When it comes to video entertainment, Netflix, Youtube, and Vimeo also can’t get through the Great Firewall.
What about Wikipedia? The online encyclopedia became inaccessible in 2015 when it turned to the HTTPS security protocol. Encryption made it too difficult to be censored, so Wikipedia was banned entirely.
In addition to blocking access to entire websites, search engines such as Google Search, Bing, Yahoo and the local Baidu also fall under the effect of the Internet regulations. Search results on censored keywords are filtered, eliminating the blacklisted websites from the results page and showing only a few or no results. Categories of the censored keywords vary from general terms deemed politically sensitive (like democracy, human rights, dictatorship) to political events and figures (Tibetan independence, Dalai), pornography (Playboy) and other.
Now Google Search is blocked in China, but it wasn’t so until 2010. Before then, Google had chosen to serve China’s market and provide its people with information access, even though it contained limitations required to comply with the local censorship policy. However, the tech giant changed its mind after facing a cyber attack that was found to be originated from China. Google reacted by directing its Chinese traffic to the search engine version for Hong Kong, where censorship does not apply. As it might have been expected, soon Google services became inaccessible for users in China.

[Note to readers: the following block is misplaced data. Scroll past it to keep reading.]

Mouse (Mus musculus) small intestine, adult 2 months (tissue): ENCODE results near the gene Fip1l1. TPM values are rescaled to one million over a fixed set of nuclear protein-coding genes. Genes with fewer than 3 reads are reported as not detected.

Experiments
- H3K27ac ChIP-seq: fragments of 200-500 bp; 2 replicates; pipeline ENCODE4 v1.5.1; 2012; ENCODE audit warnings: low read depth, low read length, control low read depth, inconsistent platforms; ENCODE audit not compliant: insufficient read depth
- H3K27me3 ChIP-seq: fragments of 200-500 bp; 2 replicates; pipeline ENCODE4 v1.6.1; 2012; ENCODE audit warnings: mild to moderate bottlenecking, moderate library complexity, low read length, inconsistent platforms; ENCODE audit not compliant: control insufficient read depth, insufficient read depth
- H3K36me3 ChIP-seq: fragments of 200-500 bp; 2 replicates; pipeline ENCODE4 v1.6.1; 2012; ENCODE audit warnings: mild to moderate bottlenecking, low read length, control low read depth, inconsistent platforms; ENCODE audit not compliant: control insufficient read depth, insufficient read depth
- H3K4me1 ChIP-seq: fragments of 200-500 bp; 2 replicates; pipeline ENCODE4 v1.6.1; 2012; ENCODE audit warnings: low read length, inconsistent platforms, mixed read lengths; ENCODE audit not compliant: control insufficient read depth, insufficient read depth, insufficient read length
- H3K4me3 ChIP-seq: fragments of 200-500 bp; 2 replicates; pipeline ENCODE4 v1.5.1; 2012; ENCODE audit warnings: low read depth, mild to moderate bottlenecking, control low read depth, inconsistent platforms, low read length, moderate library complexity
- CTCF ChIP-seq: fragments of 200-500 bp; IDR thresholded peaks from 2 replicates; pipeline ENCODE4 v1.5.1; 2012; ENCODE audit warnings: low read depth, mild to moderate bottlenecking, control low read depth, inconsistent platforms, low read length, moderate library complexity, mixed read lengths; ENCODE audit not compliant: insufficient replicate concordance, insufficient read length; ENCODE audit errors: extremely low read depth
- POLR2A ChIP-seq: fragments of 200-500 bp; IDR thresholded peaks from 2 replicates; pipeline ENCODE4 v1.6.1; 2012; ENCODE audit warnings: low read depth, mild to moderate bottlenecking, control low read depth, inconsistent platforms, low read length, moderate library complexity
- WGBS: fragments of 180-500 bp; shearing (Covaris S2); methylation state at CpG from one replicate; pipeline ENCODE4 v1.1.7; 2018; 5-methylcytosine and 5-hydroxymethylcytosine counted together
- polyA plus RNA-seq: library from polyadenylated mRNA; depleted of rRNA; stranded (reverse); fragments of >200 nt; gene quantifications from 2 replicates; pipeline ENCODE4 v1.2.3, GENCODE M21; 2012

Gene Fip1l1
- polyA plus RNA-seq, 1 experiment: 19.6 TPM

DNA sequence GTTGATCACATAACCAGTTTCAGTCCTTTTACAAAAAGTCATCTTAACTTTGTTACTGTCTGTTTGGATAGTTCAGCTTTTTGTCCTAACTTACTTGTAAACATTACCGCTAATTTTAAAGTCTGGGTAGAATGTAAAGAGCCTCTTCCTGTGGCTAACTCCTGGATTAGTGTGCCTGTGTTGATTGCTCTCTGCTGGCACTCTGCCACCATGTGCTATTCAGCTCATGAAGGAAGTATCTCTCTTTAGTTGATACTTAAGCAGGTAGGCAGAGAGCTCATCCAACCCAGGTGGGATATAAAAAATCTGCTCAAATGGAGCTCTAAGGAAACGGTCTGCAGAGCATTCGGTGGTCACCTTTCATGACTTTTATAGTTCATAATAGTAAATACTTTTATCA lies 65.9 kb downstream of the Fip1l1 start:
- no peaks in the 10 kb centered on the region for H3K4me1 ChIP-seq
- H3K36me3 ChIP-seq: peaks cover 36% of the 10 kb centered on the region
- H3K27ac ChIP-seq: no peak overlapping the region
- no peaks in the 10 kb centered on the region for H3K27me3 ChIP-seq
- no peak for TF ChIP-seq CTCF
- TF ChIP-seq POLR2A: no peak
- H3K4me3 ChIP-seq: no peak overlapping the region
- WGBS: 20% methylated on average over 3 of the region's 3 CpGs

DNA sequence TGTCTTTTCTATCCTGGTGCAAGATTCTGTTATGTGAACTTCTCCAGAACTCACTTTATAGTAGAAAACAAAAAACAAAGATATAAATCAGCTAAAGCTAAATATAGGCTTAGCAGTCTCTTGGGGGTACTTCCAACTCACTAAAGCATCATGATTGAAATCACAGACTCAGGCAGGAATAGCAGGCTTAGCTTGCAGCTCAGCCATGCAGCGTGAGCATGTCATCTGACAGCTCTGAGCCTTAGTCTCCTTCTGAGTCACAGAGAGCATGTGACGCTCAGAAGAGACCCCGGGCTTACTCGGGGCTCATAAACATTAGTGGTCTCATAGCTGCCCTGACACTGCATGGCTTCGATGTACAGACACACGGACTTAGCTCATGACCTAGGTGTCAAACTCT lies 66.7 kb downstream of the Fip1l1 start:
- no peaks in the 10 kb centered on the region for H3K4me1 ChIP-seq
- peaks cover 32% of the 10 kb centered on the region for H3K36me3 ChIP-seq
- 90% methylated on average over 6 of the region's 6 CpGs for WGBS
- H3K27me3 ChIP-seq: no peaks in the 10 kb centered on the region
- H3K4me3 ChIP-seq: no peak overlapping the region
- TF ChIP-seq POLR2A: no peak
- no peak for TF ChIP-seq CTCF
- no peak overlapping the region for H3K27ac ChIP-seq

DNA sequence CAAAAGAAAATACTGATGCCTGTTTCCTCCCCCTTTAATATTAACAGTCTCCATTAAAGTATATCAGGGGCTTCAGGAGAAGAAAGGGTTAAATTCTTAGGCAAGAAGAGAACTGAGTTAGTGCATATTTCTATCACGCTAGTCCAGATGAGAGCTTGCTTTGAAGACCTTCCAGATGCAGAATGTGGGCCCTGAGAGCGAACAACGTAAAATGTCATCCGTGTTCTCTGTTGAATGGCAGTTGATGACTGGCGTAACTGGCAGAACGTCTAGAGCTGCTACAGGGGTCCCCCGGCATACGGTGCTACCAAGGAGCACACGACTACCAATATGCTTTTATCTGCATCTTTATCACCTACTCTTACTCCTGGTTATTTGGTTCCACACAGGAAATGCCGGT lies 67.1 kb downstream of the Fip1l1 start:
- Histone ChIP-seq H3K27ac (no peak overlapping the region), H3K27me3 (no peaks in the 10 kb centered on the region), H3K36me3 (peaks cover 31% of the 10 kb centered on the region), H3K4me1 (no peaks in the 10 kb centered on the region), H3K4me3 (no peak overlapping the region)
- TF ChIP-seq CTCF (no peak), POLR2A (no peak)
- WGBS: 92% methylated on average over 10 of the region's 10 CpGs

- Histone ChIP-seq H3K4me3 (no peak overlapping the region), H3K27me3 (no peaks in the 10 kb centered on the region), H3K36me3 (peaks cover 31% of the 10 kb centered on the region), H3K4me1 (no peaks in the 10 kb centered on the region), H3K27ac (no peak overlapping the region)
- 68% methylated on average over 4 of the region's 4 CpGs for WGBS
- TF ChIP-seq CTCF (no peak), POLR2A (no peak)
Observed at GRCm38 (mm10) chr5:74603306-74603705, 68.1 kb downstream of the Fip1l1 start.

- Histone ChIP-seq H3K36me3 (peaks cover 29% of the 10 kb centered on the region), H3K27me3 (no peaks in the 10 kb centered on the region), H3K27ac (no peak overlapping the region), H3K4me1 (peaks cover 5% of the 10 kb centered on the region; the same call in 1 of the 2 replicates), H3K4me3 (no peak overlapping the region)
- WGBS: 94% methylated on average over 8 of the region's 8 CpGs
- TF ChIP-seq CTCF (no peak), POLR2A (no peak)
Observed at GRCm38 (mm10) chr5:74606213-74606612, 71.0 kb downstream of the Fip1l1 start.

A recent proof of the extensive surveillance regime and its intrusiveness is the reported censorship within messaging apps WhatsApp, Weibo and WeChat, linked with the death of Liu Xiaobo, the human rights activist and recipient of the Nobel Peace Prize. Users who were sending messages commemorating Liu have noticed their messages being deleted from the apps. It signals the seriousness of the effort that was thrown to eliminate all the content about the activist.